By spatchcocking your turkey, you will make it easier to fit a larger bird in your oven and you will also cut down on the cooking time considerably. This is where finding a recipe specifically for a butterflied turkey is essential. The one drawback to cooking your bird this way is that you will not be able to cook the stuffing in the cavity of the turkey. For some this can be a deal breaker.

To spatchcock your turkey all you have to do is remove the back bone of the bird. Once you have done that, flip the bird over and press down hard on the breast bone to crack it and to get the turkey to lay flat. Tuck the wing tips underneath and you are now good to go.

See this video from Serious Eats to see how it’s done…

Freezing Meat for Best Results

Freezing Meat for Best Results

If anything is true these days it’s that our shopping habits have been thrown totally off-kilter. It’s no longer logistically feasible to go to the store multiple times a week especially when you get there and they may or may not have what you are looking for. And when you’re trying to not go out too much, a once-a-week “big shopping trip” is necessary. Using your freezer to store food becomes essential rather than just convenient.

I think most people would agree that cooking food, especially meat, that is fresh is better. But, if you take the time to protect whatever you plan to freeze the results can be almost indistinguishable. So how do you do that? What’s the best way to store meat in the freezer?

The key to freezing meat is to make sure that there is little to air that can get in and spoil the meat. You can do this in a few ways.

If you have the opportunity and/or space for a vacuum food sealer it can be life-changing. Vacuum sealing meats, veggies, or fruits can ensure you have fresh-tasting food always on hand. Pandemic or not, it can be a real time saver when you can’t stop to pick something up at the store for dinner. The devices themselves are reasonably affordable depending on the make and model. But, the refill bags and rolls can be pricey if you are using them a lot. When you consider that sealed and frozen meat can last up to 6 months with no issues, the benefits might just outweigh the negatives.

If you don’t have the luxury of a vacuum sealer, you will need to wrap your purchases making sure that as little air can get in as possible. Here are two ways that work for me. Although, you can find various opinions and possibilities out there on the web.

The first method is with good-quality plastic wrap. Place the meat to be frozen on the plastic wrap and fold one of the sides over. Press down on the plastic to smooth it out and get rid of any air pockets. Fold the other side over and do the same thing. Fold the sides in one at a time, again smoothing them out to eliminate any air. Wrap the meat in a second layer of plastic wrap using the same technique. Place the double wrapped meat in an airtight layer of aluminum foil or a sealable freezer bag and place it in your freezer. Don’t forget to label the package with the contents and the date. Use the meat within a couple of months for best results.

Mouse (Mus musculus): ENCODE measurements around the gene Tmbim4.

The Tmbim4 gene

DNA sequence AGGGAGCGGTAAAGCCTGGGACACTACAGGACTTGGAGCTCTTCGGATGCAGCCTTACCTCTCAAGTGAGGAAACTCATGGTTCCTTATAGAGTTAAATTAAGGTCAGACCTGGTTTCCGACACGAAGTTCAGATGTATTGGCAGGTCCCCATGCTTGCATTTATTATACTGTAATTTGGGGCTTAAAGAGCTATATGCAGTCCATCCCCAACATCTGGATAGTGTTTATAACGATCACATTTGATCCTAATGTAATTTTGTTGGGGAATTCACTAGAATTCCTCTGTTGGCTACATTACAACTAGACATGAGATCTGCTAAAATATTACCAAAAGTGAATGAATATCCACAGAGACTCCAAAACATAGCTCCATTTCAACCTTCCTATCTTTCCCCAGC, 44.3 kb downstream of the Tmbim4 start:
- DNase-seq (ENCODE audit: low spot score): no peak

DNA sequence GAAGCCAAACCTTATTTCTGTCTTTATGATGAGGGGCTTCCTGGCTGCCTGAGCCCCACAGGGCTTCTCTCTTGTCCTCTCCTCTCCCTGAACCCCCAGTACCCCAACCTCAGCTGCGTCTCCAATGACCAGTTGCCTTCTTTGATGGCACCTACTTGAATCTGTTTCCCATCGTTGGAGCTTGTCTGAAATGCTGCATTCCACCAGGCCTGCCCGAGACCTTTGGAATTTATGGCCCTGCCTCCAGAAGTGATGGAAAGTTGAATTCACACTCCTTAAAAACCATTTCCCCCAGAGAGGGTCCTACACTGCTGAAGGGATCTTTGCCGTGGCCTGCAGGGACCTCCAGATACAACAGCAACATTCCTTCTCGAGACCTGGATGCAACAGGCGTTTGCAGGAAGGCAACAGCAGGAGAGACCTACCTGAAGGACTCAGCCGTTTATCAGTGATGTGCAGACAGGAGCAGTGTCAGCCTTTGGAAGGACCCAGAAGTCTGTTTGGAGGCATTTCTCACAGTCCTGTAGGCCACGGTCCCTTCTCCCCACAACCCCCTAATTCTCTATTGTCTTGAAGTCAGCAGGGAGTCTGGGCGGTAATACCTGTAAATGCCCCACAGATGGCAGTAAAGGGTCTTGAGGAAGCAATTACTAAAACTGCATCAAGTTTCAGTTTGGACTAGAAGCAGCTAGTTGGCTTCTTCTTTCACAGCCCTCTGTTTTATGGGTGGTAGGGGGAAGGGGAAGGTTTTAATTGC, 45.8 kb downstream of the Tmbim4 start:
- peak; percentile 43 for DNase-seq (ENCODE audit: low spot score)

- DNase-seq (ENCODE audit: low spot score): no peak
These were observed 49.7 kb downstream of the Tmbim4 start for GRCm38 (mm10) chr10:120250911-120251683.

The second method is with butcher paper. Again you want to make sure that as little air as possible can get in. Place the meat directly on the waxed side of the butcher paper and fold one side over. Smooth the paper with your hands to remove any air pockets. Tightly fold the other side over and smooth it out again. Fold the sides in once at a time and secure them with tape. Wrap the whole package in an airtight layer of foil. Tape the foil shut and mark the package with the contents and the date. Again use the meat within a couple of months for best results.

Duck Breast

Duck BreastIf you are looking for something memorable for dinner either for a special event or for a romantic dinner for two, a beautiful duck breast can be an elegant alternative to a filet mignon.

Most of the duck available in the American market comes from the Pekin (also known as Long Island) breed which is a small fatty duck with a reasonable price tag. However, in recent years, the Muscovy duck, which is a larger more lean variety, has become more readily available and popular despite its higher price tag.

While you can find whole ducks on the market, it is more common to find them broken down into pieces like legs and breasts because of the versatility of using smaller pieces.

Duck meat is unique from other poultry in that duck only has dark meat. This means that the duck breasts should be treated more like a steak. It can be cooked to a lower internal temperature than other birds like chicken and duck is ideally served rare to medium-rare. Unlike other red meats, duck breasts are leaner and have less saturated fat.

Duck breasts are best prepared sautéed over medium heat, starting with the scored skin side down, so that the fat has time to render making the meat deliciously moist and the skin becomes wonderfully crispy.

Pan-Seared Duck Breast Recipe
Yields 4 servings
This is a straightforward and simple recipe. You start by scoring the skin and then cooking the breast slowly so the fat can render away. Just don’t skip the demi-glace—it’s the secret ingredient to this dish! Read more…